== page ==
2. Each participant must identify the principal idea and material needs of his or her attraction approximately three months in advance of the event.
  3. Each participant must possess an Eniarof t-shirt to promote ’da crew in swank cosmopolitan parties. The artist can make his or her own t-shirt, or obtain one of the printed t-shirts during the event.
  4. An Eniarof must be produced within at least an hour of an Emmaüs center, or its equivalent (for raw materials).
  5. All materials borrowed from Emmaüs or its equivalent must be returned after the event, except in special pre-negotiated cases (for example, in case the object has to be dismantled or transformed). 
  6. In order to reinforce the idea of a network of participants, former Eniarof participants are invited to participate in at least one new Eniarof. In this way, artists enact the links of the network.
  7. An Eniarof project must be an attempt at making an attraction. The attractiveness of the work will thus be its judge.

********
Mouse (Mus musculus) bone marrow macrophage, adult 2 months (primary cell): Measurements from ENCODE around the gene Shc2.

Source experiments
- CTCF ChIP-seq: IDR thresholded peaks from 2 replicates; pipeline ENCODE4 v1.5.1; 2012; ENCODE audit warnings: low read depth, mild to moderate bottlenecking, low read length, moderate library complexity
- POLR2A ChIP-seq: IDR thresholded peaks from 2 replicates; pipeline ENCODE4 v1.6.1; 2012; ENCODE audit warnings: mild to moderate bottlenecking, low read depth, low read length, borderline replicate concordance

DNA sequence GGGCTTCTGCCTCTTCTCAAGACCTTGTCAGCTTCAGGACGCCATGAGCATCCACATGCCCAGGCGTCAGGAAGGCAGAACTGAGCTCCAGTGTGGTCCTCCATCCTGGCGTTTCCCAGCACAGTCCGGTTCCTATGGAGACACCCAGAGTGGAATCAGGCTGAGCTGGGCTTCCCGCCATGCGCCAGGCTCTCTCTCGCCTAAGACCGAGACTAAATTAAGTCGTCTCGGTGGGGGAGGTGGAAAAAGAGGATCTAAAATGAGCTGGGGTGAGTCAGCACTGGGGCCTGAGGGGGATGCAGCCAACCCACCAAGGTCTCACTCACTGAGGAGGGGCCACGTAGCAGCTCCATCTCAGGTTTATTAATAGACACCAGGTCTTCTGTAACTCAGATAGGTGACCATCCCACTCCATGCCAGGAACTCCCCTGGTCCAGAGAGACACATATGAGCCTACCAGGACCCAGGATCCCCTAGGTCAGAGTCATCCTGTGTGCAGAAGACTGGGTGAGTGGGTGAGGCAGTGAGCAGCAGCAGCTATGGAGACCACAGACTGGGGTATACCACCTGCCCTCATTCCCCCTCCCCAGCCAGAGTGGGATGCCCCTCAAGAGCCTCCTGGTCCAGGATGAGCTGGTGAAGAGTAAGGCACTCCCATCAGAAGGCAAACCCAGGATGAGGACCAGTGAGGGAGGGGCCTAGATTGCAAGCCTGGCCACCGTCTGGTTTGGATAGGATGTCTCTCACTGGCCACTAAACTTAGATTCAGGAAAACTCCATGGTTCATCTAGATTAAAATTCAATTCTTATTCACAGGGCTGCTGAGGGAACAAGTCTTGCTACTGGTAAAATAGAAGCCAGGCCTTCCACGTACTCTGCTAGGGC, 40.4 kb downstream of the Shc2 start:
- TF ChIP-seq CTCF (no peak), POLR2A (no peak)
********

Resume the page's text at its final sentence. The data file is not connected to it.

8. The attractions should ‘spill-over’ into each other. Do not get obsessed with some pre-defined form. The overall spilling-over of one work into each other will create a backdrop for Eniarof (its social cohesion), the esthetics of an Eniarof (not necessarily the same for each iteration). If a neighboring artist spills over too much into your space you have several solutions: reroute his or her spill-over, steal their work from them (risking being robbed from in turn), build on top it, …

silkscreen print of the visual Eniarof #31 in Guadalajara

The Bookniarof

A Frankenstein book, a sort of aggregation of the benjamine electronics review, the big brother fashion magazine, mom’s welding arc manual, and dad’s Japanese cookbook.